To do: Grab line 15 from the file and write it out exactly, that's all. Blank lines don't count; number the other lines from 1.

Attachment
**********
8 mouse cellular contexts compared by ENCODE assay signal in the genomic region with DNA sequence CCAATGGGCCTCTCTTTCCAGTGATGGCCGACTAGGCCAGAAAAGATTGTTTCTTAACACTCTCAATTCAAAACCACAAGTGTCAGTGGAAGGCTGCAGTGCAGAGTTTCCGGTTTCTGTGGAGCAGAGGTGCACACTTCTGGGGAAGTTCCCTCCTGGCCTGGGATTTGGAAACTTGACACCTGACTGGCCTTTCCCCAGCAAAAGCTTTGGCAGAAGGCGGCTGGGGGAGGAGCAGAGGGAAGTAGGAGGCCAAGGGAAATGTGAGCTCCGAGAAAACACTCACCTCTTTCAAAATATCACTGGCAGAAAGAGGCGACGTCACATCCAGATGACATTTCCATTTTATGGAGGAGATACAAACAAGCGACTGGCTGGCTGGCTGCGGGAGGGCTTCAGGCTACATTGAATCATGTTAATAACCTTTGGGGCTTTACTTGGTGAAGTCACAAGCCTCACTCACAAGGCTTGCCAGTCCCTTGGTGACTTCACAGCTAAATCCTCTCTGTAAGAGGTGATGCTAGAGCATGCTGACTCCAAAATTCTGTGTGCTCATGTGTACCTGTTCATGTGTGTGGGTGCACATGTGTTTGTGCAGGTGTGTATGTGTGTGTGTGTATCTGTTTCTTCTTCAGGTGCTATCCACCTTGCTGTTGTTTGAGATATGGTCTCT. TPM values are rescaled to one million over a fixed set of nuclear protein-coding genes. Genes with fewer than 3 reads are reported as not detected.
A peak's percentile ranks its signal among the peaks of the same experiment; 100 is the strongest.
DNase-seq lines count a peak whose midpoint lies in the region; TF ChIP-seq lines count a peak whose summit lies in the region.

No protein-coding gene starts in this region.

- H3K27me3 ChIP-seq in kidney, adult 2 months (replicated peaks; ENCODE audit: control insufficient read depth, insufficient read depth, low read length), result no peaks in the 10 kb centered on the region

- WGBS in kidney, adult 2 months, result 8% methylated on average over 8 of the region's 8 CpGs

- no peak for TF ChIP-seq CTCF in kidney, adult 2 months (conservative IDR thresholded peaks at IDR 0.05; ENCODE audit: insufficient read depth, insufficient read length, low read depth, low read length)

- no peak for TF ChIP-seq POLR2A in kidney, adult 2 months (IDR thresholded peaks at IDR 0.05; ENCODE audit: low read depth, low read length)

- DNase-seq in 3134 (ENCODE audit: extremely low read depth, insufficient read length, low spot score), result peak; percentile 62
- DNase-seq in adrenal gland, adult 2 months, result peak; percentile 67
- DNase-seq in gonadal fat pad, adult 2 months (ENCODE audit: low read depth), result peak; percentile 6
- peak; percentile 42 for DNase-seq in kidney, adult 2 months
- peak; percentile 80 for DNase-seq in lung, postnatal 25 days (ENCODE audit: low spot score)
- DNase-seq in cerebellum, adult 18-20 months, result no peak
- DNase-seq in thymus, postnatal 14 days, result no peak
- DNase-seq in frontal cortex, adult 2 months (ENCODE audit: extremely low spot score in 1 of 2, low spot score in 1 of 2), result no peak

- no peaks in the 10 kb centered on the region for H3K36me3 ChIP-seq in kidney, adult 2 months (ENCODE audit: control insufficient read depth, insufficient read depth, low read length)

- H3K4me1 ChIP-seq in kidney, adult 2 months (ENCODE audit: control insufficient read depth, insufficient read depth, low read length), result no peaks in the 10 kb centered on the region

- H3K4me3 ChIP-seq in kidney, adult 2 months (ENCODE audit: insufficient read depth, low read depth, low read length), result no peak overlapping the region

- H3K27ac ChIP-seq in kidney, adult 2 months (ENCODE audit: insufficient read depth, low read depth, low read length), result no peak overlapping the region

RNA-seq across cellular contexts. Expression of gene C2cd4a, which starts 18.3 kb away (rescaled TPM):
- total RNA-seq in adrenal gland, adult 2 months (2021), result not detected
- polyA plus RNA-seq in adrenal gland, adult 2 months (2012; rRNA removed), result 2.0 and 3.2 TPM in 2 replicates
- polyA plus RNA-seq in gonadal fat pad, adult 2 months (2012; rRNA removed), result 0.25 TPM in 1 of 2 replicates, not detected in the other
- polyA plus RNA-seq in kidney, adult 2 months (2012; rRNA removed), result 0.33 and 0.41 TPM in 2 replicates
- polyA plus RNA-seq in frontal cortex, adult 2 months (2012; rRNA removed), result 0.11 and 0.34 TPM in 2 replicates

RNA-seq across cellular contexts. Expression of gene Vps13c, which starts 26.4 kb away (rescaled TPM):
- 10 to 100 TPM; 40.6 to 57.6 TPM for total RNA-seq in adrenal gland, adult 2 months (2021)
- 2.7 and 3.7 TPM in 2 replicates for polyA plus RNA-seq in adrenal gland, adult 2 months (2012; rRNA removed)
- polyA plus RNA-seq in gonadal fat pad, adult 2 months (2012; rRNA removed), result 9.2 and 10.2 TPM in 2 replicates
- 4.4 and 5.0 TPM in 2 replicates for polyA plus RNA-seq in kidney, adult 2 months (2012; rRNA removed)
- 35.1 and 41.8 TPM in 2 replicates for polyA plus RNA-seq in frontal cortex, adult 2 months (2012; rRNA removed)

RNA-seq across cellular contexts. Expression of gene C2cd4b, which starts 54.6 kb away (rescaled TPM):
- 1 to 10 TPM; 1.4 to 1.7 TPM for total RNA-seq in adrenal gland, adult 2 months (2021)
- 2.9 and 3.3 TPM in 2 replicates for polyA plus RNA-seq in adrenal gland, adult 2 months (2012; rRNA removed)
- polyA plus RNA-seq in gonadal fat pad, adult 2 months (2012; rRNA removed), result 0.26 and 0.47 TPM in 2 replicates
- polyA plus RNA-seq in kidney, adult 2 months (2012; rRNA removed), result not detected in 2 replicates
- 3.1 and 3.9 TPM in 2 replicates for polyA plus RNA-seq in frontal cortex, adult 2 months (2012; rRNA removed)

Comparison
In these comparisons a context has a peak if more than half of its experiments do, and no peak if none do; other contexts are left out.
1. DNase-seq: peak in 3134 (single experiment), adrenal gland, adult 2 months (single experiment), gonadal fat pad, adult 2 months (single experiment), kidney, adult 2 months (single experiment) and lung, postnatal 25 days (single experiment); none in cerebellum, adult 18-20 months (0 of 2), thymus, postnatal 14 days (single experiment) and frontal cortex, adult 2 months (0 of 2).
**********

- DNase-seq in thymus, postnatal 14 days, result no peak